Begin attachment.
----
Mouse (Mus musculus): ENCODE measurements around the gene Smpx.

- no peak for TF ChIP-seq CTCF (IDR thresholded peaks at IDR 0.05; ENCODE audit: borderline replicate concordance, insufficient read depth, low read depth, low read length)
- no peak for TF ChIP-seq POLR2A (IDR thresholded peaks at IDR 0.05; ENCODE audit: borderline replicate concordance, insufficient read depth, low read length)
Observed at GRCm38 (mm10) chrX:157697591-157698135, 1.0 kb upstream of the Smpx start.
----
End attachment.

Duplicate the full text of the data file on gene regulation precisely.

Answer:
Mouse (Mus musculus): ENCODE measurements around the gene Smpx.

- no peak for TF ChIP-seq CTCF (IDR thresholded peaks at IDR 0.05; ENCODE audit: borderline replicate concordance, insufficient read depth, low read depth, low read length)
- no peak for TF ChIP-seq POLR2A (IDR thresholded peaks at IDR 0.05; ENCODE audit: borderline replicate concordance, insufficient read depth, low read length)
Observed at GRCm38 (mm10) chrX:157697591-157698135, 1.0 kb upstream of the Smpx start.